IF I DON’T FINISH THE GRANDMASTER 50 THIS WEEKEND, it’s the fault of the Super 5K runners last Sunday.
Because they didn’t eat enough hot dogs.
Follow along here. Fewer hot dogs eaten meant there were a lot left over. And as the Super 5K is a Zero Waste event, they were packed up for composting rather than dumped in the trash. And as Zero Waste captain, I lifted the compost cart into the trailer. Whereupon I pulled a muscle in my back. And it still hurts to stand up. So therefore, … logically, …
I am following a “three I” rehabilitation program. Two of them (ice and ibuprofen) are the advice of my trainers at Body Specs. The third I came up with myself.
Levity aside, it was my own stupid fault. There is a correct way to lift the compost cart, but I was in a hurry and used one of the many incorrect ways. Just goes to show how quickly and easily one can screw things up at precisely the worst time to do so.
Now for a bit about this weekend’s race.
I’d planned to work on strength training this month rather than run an ultra. But I got interested in the Ultra Trail du Mont Blanc (UTMB), an intriguing and insanely popular race which in addition to a lottery, requires two qualifying races. So I began looking for qualifying races that would fit my 2020 schedule.
The Grandmaster Ultra caught my interest because it’s a UTMB qualifier and is only open to runners 50 and older – hence the name, “Grandmaster.” (As much as I’d like you to believe it means something like Grandmaster in chess, the truth would come out sooner or later.)
Despite my untimely injury, there is some good news. I’d gotten in a three-hour training run the day before, so other than the back thing, I feel ready to rock this race. I have a good physical base from year-round training, but the brain also needs to be prepped for the sheer monotony of running at a slow pace for hours on end. And slower is tougher. Don’t believe me? Try it sometime.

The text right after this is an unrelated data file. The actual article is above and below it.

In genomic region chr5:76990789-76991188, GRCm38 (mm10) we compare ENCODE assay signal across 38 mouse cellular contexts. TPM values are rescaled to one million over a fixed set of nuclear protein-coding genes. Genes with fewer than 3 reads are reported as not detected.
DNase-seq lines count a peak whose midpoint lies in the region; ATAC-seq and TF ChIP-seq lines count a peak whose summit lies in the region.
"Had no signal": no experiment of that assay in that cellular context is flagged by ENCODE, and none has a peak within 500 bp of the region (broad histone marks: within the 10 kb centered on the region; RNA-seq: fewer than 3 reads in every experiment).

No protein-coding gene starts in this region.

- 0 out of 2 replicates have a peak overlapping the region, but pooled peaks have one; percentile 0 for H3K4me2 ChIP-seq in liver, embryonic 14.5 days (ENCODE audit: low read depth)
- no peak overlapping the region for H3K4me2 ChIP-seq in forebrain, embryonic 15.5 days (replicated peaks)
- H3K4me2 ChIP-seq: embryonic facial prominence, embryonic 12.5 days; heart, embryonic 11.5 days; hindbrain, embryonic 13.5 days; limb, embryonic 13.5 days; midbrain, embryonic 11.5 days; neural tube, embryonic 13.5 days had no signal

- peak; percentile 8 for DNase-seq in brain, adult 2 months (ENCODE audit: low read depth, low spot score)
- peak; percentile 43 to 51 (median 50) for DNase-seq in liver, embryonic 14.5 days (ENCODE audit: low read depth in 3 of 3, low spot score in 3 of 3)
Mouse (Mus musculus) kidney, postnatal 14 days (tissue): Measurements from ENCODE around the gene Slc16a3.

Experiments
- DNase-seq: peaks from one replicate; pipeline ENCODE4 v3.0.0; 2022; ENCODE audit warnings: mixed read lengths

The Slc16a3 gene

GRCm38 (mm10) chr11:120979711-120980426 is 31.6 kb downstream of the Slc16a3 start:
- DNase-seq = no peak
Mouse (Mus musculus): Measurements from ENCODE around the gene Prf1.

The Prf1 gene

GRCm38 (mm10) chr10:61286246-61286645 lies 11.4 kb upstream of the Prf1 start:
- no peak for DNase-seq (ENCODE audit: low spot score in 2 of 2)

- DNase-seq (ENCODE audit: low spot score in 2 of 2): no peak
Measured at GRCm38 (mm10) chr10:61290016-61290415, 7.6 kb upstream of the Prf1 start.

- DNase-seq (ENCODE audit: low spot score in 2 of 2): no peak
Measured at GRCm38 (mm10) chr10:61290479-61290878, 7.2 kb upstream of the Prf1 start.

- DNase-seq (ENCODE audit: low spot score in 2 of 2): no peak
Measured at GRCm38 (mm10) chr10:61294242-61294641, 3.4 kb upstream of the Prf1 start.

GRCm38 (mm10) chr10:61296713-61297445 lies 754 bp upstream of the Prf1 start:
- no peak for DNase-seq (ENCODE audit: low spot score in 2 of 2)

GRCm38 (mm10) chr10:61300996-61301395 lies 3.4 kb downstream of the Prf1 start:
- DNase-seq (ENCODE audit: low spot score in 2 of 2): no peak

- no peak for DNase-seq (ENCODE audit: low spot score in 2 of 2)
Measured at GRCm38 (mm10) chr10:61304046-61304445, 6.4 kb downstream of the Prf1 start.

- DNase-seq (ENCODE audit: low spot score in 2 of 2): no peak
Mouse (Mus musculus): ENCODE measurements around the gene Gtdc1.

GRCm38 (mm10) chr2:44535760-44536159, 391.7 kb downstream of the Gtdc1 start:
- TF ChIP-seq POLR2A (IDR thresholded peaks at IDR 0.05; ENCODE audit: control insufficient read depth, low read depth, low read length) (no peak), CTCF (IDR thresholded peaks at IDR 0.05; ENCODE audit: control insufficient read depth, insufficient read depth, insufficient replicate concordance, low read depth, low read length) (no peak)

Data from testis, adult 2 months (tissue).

The race itself will have the advantages of a new setting, the adrenaline rush from being there, the company of other ultrarunners, and a set goal of reaching the finish line. Long training runs have none of those, so pushing through three hours (and a bit over 20 miles) was enough. Plus I’ve run other 50-milers, and longer, so I have some idea of what to expect and how ready I am for it.
The other good news is we have 24 hours to finish, a very generous time. Most 50-milers I’ve run have cutoffs around 14 hours. And it looks like the weather will be good, too, with sunny skies and the Arizona desert temps ranging from 40 degrees to 65 or so. Since I just need to finish to get the UTMB qualifying points, the keys for me will be to run easy and stay hydrated.
As for being a bit hurt, I don’t expect to get much sympathy. When the subject comes up among runners, even those “of a certain age,” it’s about how they sucked it up and kept going. Like the time I asked someone what his toughest marathon was (“Colorado. At altitude. And I had pneumonia.”). Remember that guy who cut off his hand to escape from dying in the wilderness? He’d fit right in with trail runners. I’m not gonna say a word. Even if I need to hobble across that damn finish line, I’m just fine, thank you.